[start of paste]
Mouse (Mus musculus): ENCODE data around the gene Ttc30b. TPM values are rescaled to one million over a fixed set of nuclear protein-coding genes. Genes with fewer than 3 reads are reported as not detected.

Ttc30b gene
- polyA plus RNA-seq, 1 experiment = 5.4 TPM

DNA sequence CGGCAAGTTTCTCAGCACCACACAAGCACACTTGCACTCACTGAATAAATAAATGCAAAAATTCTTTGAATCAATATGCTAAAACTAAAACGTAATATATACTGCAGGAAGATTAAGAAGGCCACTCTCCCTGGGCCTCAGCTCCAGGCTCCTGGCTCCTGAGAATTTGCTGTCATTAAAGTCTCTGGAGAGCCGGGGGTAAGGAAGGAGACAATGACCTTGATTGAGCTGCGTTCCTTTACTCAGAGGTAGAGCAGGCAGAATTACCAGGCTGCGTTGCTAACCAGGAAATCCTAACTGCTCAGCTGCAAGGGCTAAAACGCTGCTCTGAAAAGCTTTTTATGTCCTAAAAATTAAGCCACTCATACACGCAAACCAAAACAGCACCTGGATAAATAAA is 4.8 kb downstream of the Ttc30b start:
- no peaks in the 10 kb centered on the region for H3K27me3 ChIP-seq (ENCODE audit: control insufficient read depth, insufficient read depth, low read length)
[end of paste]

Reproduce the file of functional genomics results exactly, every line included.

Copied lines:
Mouse (Mus musculus): ENCODE data around the gene Ttc30b. TPM values are rescaled to one million over a fixed set of nuclear protein-coding genes. Genes with fewer than 3 reads are reported as not detected.

Ttc30b gene
- polyA plus RNA-seq, 1 experiment = 5.4 TPM

DNA sequence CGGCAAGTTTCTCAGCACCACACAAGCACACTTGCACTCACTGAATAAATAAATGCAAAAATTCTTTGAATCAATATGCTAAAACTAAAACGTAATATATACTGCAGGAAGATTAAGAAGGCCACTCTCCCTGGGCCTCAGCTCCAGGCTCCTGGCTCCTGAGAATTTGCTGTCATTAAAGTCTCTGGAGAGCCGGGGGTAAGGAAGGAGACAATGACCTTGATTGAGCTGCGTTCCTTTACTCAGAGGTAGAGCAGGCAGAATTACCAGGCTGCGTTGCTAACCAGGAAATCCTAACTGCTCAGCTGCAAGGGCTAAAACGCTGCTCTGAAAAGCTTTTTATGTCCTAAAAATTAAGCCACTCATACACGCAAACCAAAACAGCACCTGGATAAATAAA is 4.8 kb downstream of the Ttc30b start:
- no peaks in the 10 kb centered on the region for H3K27me3 ChIP-seq (ENCODE audit: control insufficient read depth, insufficient read depth, low read length)